offers apology for sins of the Church
Pope John Paul II took a brave and bold step
March 12 during a public apology and petition to God to forgive
the sins of Catholics over the ages. Speaking before thousands at
the Day of Pardon Mass in St. Peterís Basilica in the Vatican,
the Pope addressed the crowd in general, sweeping terms.
"We are asking pardon for the divisions
among Christians, for the use of violence that some have committed
in the service of truth, and for the attitudes of mistrust and
hostility assumed toward followers of other religions," said
The phrase "violence in the service of
truth" is a common term meaning the treatment of heretics
during the Inquisition, the Crusades and the forced imposition of
religion on native peoples.
This historic message hails as the distinctive
event of the new millennium for Catholics. "Several years ago
when the Pope announced plans for the observance of the 2000th
anniversary of Christianity, he asked that we take the occasion to
look at our past and pray for healing," said Cardinal Adam
Maida, the Archbishop of Detroit, Mich.
The apology was a highly anticipated public
statement that has been welcomed by many in the Catholic
community. The Rev. William L. Fichteman of the Cathedral of the
Assumption in Louisville, Ky., said, "Itís a wonderful,
gutsy thing for an elderly pope, who is considered a conservative,
to do. It Ďs not what you would expect. Itís really a
prophetic step. It gives the opportunity for others to do the
same. Each of us can find something to atone for."
William Ryan, deputy director of communications
for the U.S. Catholic Conference, said, "We are pleased about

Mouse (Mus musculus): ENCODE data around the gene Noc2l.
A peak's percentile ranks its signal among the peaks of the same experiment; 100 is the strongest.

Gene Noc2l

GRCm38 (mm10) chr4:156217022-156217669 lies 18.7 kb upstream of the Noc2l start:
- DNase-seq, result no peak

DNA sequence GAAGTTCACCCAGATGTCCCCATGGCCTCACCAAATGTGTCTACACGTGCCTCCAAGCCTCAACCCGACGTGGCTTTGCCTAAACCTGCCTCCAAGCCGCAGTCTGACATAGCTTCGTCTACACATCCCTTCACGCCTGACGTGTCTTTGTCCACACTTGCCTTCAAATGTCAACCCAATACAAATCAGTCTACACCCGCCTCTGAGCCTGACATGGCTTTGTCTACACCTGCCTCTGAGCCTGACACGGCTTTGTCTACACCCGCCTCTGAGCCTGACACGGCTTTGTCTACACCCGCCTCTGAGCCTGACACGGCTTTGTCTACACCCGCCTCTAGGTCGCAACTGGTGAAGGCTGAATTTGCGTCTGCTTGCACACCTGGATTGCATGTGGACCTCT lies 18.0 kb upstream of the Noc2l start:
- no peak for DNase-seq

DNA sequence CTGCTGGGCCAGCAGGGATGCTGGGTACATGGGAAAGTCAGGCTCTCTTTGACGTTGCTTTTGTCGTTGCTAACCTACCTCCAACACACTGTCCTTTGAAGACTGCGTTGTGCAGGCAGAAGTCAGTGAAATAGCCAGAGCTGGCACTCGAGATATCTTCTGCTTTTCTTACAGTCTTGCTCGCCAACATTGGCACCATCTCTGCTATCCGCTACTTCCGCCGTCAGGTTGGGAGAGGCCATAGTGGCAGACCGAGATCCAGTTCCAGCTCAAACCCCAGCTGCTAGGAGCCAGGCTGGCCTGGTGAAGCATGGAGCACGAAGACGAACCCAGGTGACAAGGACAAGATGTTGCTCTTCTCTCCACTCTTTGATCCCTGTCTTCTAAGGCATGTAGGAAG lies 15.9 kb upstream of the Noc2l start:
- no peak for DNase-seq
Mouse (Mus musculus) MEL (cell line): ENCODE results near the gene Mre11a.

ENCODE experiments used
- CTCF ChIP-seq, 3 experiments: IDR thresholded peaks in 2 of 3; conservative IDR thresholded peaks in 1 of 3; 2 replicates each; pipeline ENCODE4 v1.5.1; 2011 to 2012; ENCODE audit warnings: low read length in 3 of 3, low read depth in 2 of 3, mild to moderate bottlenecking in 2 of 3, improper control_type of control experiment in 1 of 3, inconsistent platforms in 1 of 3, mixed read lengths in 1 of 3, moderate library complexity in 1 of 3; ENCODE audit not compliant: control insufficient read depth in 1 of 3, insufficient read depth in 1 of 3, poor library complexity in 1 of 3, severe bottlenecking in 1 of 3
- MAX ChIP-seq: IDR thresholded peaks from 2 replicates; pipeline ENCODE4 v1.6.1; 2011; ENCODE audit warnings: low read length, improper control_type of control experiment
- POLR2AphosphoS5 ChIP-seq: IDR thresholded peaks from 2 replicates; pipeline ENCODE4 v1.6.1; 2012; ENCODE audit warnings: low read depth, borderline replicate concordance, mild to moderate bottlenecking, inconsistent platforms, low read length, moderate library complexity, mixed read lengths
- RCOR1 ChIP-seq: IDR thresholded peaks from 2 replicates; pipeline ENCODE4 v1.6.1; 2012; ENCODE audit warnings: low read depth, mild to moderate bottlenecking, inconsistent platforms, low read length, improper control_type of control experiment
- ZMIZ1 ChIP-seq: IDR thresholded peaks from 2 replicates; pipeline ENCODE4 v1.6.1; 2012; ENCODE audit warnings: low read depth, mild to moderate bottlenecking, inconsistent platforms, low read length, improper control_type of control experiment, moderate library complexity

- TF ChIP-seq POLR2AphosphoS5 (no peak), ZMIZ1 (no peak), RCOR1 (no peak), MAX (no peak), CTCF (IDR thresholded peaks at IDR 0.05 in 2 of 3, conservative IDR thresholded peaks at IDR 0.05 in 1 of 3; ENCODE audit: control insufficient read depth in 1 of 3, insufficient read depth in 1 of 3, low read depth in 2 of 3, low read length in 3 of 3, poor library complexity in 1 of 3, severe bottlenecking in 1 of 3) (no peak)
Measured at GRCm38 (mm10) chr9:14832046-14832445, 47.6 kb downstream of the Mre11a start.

the Popeís comments and admire them. Itís an unprecedented act
and the Pope has said for a number of years that the church should
prepare for the new millennium by acknowledging things that have
been in the past."
Catholics arenít the only ones pleased with
the Popeís message of atonement. "I was a staunch Catholic
who went to Mass and received communion every day," said
Claudette Marie Muhammad, chief of protocol for the Honorable
Minister Louis Farrakhan. "Anytime you apologize for
something is good. Atonement and reconciliation is good for the
soul. Minister Farrakhan set the pace for this back in 1995 with
Million Man March."
For some, however, the Popeís words didnít
go far enough. They were looking for the specific mention of
Rabbi Marvin Hier, dean and founder of the
Simon Wiesenthal Center in Los Angeles, told Reuters,
"I think itís a bold and important step, but it would have
been much more significant if he had made a mention of the
"I was waiting for him to apologize for
all of the priests who molest altar boys. He left that out,"
said Bishop Imogene Stewart of Washington, D.C. "Some folks
say this is better late than never, but I remember a time when
Black folks couldnít be Catholics and now they think theyíre
better than everyone else."
Others see a divine purpose to the Popeís
well chosen words of apology, "We would have all liked for